This article containers SPOILERS. If you haven’t read the issue yet, proceed at your own risk!
Michael: Jack Kirby’s Fourth World tales were weird, wild, and ultimately short-lived. In spite of this they have left a lasting impression on the DCU, inspiring later generations of writers to try to emulate the spirit of Kirby’s original saga. Jim Starlin, Grant Morrison and more recently Robert Venditti have shown us their take on The New Gods and now Tom King and Mitch Gerards add to the mythos in Mister Miracle 1. Continue reading →
This article contains SPOILERS. If you haven’t read the issue yet, proceed at your own risk!
That this series riffs on the entirely of Jack Kirby’s DC work isn’t just a given — it’s a primary draw. And there’s plenty of work to touch upon. While this series is tangentially related to Kirby’s well-known Fourth World mythology, much of the focus has been on Kirby’s lesser-known DC creations. But what fascinates me about this issue isn’t just the presence of deep-cut characters like Atlas (and his vendetta against Hyssa the Lizard King), but that it does so while also making allusions to non-comics works. The effect is a densely literate work, as crystalline as the shards of “possible outcomes” that feature so prominently in this issue. Continue reading →
This article contains SPOILERS. If you haven’t read the issue yet, read on at your own risk!
How do we characterize a remix? As a self-aware riff on whatever work is being remixed, it feels somewhat postmodern, but in my mind, remixes don’t necessarily share the skepticism and ironic distance we associate with postmodernism. Indeed, many remixes might be better understood as reverent tributes to their source material, taking what I’d argue is a decidedly romantic approach: offering an unabridged window into how the remixer sees a given work of art (or entire oeuvre). I was first struck by this idea when listening to The Beatles’ Love, which feels very much like bouncing around inside a Beatles fan’s head, but it came back in a big way as I read Bug! The Adventures of Forager 2, an issue that takes the same approach to comics mythology (both DC’s and others). Continue reading →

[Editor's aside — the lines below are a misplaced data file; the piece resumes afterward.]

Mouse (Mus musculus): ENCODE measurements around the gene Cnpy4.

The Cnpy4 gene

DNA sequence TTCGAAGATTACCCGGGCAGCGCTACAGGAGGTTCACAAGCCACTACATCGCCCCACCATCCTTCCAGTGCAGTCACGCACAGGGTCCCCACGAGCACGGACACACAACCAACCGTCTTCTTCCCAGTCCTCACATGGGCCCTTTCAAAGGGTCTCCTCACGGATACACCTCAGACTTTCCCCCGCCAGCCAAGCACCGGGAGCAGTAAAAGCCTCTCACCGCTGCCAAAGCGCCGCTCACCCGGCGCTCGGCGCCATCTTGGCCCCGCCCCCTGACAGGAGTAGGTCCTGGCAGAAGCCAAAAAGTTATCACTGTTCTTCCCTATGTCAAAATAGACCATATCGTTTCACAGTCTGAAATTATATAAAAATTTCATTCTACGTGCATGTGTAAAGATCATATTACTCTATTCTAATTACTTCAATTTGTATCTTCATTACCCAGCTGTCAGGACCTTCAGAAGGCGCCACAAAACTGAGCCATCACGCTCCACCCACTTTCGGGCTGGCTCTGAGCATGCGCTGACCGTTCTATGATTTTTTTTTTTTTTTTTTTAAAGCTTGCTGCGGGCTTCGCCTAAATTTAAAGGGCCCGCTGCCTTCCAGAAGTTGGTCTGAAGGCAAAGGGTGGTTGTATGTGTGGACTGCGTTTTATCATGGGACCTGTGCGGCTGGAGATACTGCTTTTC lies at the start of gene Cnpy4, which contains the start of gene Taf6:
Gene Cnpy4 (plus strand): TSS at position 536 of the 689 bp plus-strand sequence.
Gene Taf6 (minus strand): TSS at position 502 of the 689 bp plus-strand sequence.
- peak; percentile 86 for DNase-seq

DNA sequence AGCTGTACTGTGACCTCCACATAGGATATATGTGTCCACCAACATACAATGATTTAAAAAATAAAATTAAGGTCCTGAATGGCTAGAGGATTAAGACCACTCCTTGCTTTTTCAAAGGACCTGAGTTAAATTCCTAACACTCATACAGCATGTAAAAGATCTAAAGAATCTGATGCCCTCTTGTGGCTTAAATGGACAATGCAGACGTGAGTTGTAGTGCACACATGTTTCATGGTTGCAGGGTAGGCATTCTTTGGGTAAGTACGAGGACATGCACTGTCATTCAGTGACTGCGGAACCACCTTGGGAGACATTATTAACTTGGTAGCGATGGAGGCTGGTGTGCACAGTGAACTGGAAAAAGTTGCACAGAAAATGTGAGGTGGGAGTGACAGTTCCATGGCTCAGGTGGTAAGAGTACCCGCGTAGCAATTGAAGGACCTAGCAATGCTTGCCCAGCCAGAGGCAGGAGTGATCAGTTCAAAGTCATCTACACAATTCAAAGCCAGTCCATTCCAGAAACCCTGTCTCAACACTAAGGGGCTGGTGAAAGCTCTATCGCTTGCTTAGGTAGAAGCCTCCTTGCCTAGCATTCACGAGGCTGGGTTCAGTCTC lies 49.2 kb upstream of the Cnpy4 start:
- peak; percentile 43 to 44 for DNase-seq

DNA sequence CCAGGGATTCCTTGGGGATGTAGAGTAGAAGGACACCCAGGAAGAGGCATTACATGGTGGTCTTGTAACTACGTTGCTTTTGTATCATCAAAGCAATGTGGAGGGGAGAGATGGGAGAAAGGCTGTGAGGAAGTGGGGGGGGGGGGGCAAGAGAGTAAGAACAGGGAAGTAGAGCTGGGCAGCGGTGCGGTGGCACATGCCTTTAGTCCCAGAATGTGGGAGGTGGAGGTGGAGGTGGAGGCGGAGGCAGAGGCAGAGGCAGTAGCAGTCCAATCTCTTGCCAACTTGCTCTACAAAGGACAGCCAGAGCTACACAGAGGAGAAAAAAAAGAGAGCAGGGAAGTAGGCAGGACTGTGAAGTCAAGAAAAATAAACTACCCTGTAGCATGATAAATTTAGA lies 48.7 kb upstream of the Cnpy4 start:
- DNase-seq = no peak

Today, Patrick and Drew are discussing Bug! The Adventures of Forager 1, originally released May 10, 2017. As always, this article contains SPOILERS.
Patrick: One of the inherent problems with superhero stories is that the characters are often immediately knowable. That guy in the bat costume? He’s Batman, dead parents, war on crime, world’s greatest detective. You know him. You know his secret identity, his home, his son, his butler, his past, his present, his future. That makes Batman familiar, comfortable. In Bug! The Adventures of Forager 1, Lee and Michael Allred make an argument for the power of not knowing, striking out boldly with a story that is as enigmatic as their main character. The thing is, they deploy just enough alluring clues and leading hints to get readers guessing, leveraging what we think we know against what we’re still ignorant of. It’s a trip. Continue reading →
Today, Shane Patrick and Spencer are discussing Silver Surfer 15, originally released November 25th, 2015.